Due to the Pogroms of 1391 and the Decree of expulsion of the Catholic Monarchs in 1492, a long pilgrimage begins for many Jewish families who had to leave the villages where they had lived for many generations and considered their home. Likewise, if they did not want to be expelled they could convert to the Christian religion. Many left, especially of the wealthiest families, but they were also baptized and remained many.
This story tells of those who left, the cities and host countries, how they lived and what they contributed. They settled throughout the Mediterranean, Central Europe and North Africa: Rome, Thessalonica, Istanbul, Jerusalem, Alexandria, Vienna and Kraków are the main cities that welcomed them, among many others. But always preserving with nostalgia the memory of his lost homeland, of his language and of his customs.
It also speaks of the many who converted and did not leave, and it talks about how they continued to live and how, a vast majority, continued to profess their faith secretly, faithful to the God of their ancestors. It also speaks of the brutal repression exerted by the terrifying machine of the Holy Inquisition against those who were discovered. There were but, those who in spite of everything, succeeded in leading this double life for centuries, such as the xuetes of Mallorca, which are a living example of the passive resistance of a community faithful to its moral and religious principles, which has lasted until our days.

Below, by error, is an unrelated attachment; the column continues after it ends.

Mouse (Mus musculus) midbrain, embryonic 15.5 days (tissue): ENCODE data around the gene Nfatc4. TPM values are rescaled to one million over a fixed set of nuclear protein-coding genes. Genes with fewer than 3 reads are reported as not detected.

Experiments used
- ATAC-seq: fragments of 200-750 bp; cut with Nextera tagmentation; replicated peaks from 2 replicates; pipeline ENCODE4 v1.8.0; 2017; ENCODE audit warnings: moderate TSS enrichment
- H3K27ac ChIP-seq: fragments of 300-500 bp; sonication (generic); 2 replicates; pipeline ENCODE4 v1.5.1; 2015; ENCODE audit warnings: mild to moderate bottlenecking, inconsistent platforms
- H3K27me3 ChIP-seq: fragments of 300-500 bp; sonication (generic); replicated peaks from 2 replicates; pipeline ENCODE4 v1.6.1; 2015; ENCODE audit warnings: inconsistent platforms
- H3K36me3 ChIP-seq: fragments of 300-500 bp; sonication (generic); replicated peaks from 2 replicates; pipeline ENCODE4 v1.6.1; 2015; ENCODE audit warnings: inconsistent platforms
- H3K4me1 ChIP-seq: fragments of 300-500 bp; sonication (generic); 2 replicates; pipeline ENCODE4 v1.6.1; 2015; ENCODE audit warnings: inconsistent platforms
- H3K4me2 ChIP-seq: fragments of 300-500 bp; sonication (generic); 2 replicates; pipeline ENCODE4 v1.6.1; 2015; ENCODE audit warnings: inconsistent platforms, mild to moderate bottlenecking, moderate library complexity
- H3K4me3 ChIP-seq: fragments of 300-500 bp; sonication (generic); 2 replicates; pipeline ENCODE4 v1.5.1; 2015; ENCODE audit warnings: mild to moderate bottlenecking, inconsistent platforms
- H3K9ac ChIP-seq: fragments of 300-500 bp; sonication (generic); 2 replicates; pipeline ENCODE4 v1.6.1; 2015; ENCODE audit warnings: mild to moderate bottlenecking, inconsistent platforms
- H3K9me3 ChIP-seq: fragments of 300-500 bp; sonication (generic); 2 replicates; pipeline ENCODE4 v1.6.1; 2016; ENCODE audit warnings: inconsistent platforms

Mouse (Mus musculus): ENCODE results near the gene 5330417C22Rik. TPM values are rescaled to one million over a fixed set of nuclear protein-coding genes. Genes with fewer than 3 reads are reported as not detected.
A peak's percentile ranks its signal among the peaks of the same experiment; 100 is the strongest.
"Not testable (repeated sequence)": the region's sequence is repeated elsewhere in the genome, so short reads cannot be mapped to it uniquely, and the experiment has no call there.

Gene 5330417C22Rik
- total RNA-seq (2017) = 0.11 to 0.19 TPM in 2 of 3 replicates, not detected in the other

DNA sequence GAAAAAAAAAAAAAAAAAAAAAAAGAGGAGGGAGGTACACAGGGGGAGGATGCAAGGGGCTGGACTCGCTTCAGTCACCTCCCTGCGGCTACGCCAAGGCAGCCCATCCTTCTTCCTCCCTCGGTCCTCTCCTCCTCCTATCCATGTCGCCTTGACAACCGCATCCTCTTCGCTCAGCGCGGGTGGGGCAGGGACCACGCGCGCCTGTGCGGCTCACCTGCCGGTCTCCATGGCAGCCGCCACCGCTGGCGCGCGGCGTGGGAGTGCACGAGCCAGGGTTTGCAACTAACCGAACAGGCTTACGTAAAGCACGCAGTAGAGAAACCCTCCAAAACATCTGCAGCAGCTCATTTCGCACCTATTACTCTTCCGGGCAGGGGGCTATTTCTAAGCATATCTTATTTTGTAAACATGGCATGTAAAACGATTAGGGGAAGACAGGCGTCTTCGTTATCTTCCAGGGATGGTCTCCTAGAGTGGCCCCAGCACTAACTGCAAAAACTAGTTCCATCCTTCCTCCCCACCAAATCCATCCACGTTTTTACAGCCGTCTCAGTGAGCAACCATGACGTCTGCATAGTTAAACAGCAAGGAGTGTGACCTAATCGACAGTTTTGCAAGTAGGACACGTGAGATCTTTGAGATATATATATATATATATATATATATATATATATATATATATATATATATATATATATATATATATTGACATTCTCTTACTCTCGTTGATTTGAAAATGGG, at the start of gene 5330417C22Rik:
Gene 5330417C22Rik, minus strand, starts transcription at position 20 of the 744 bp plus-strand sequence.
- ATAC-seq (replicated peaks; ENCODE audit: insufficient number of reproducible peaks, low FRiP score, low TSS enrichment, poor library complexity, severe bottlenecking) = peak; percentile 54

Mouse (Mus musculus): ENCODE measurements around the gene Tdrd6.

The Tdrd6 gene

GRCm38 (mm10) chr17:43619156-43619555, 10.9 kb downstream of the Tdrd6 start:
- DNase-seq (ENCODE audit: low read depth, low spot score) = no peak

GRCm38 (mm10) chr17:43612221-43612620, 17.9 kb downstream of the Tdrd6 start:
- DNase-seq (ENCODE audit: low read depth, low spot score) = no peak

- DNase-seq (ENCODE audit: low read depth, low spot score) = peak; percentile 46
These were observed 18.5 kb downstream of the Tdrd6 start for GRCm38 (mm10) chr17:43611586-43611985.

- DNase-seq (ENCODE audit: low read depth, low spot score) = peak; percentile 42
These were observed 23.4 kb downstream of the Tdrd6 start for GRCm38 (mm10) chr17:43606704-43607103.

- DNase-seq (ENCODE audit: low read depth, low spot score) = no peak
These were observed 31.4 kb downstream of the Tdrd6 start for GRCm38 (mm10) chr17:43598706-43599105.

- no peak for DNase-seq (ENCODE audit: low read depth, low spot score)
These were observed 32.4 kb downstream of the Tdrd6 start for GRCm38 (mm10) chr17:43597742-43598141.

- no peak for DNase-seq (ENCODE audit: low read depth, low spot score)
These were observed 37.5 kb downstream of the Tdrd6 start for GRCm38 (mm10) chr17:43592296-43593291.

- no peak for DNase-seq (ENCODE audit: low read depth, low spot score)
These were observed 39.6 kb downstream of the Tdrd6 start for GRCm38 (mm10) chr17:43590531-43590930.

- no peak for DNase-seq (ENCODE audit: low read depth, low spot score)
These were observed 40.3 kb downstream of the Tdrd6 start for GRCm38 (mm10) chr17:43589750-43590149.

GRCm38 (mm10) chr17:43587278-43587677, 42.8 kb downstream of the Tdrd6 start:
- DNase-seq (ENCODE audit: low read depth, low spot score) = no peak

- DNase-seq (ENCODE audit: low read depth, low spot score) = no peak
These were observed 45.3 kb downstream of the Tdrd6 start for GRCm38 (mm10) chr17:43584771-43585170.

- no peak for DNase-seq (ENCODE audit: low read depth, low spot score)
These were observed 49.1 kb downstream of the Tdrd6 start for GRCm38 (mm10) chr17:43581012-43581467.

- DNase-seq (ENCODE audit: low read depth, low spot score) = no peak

And finally, we arrived at the reunion of the descendants of the Jewish people exiled with the current Catalan people, at the beginning of the 20th century with the return of some families mainly from Istanbul. From their relationship and mutual help to the devastating events of the Spanish Civil War and World War II: and the escape routes through the Pyrenees to the United States.
Land of Edom is a story of pain and forgetfulness, but at the time of stubbornness and perseverance. But it is also the story of a new coexistence and a reunion to this day.